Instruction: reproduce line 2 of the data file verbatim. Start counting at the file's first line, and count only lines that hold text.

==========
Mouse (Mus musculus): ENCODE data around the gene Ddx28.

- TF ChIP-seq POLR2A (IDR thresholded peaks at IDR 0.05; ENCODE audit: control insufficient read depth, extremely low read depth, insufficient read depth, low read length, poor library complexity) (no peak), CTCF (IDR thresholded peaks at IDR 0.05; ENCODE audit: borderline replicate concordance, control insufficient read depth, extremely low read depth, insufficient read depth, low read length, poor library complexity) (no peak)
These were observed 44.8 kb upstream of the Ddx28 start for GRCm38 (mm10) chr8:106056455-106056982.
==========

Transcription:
- TF ChIP-seq POLR2A (IDR thresholded peaks at IDR 0.05; ENCODE audit: control insufficient read depth, extremely low read depth, insufficient read depth, low read length, poor library complexity) (no peak), CTCF (IDR thresholded peaks at IDR 0.05; ENCODE audit: borderline replicate concordance, control insufficient read depth, extremely low read depth, insufficient read depth, low read length, poor library complexity) (no peak)